Plato's Bedroom: Desire, Union, and Procreation

Nov 16, 2017
Social Sciences, Room 122
1126 E 59th St.
Chicago, IL 60637
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  • David O'Connor - Plato's Bedroom: Desire, Union, and Procreation

Free and open to the public. Cosponsored by the Department of Philosophy.

Plato found philosophy in some of the same erotic anxieties that permeate contemporary life, and even explored themes central to Catholic conceptions of sexuality. This lecture will be based on central themes from Plato's Symposium, drawing on David O'Connor's Plato's Bedroom: Ancient Wisdom and Modern Love.

ABOUT Plato's Bedroom

Plato’s Bedroom is a book for people who want to be better at falling in love and being in love, with all the ecstasies and dangers erotic life can bring. It is also an inviting book for readers who are intellectually playful and up for a challenge, written with verve, and full of stories thoughtful persons will find to be mirrors of their own erotic selves. Drawing on Greek myth, Plato, Shakespeare, and a wide range of modern literature and movies, the book gets Aphrodite talking with the young lovers in A Midsummer Night’s Dream, and lets us listen in on Woody Allen arguing with Othello. The author’s account of how we seek, fear, avoid, and sometimes destroy love, is astonishingly fresh and engaging.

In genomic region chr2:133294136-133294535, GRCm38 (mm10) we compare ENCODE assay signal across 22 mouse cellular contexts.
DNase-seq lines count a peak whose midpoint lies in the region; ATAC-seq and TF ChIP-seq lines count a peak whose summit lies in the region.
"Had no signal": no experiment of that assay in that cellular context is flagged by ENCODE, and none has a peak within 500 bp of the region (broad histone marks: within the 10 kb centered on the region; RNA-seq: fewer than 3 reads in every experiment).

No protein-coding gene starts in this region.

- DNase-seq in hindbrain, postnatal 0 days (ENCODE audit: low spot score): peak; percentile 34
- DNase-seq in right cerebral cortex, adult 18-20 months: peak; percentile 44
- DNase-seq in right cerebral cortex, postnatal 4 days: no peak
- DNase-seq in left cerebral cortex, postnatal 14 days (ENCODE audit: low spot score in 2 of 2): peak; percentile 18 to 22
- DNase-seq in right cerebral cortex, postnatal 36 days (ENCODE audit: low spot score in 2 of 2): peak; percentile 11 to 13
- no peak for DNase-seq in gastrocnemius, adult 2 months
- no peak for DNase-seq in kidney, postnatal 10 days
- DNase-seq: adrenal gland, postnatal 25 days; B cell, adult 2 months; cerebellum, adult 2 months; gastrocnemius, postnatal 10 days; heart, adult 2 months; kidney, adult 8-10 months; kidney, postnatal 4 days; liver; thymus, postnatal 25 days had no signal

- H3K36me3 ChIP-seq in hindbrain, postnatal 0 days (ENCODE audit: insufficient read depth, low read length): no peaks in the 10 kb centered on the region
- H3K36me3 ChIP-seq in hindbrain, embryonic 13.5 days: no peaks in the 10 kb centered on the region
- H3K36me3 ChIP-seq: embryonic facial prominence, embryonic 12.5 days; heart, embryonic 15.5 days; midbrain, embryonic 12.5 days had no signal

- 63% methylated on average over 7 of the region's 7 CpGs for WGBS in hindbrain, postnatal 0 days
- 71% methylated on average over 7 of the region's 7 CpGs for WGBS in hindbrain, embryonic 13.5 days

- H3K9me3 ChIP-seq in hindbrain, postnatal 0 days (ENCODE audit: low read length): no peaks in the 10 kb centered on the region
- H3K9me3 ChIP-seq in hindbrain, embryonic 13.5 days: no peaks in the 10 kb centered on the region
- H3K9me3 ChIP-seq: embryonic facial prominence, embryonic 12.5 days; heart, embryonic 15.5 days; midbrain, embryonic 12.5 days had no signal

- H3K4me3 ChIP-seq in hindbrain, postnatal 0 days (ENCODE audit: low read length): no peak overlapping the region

Throughout its pages, one hears the voice of an engaging teacher and the conversation of a wise friend. In short, this is a work of practical philosophy, not scholarship, though only a scholar could have written it. It invites readers into a deep appreciation of timeless ancient wisdom through reflecting on their own powers for love and their susceptibility to desire.

A distinctive feature of the book is the interweaving of two guiding threads in Plato’s conception of erotic experience: androgyny, that is, the integration of masculine and feminine; and creativity, in both a sexual and a spiritual sense. These two aspects of Plato’s erotic vision, androgyny and creativity, lead readers to a sense of grateful wonder and sacred awe at our own erotic powers. Our natural experience of romantic love, articulated so well by Plato, points toward a more explicitly religious interpretation of love’s commitments and pleasures. The author brings out some surprising and delightful connections between Plato’s pagan eroticism and the Adam and Eve story, Jesus’s teaching in the Gospels, and Catholic views about marriage.

Plato’s Bedroom will be the first book to tap into the perennial curiosity about love and sex through the enduring interest of the general reader in philosophical reflection on contemporary culture.

To view photos of O'Connor's lecture, visit Lumen Christi's Facebook page.

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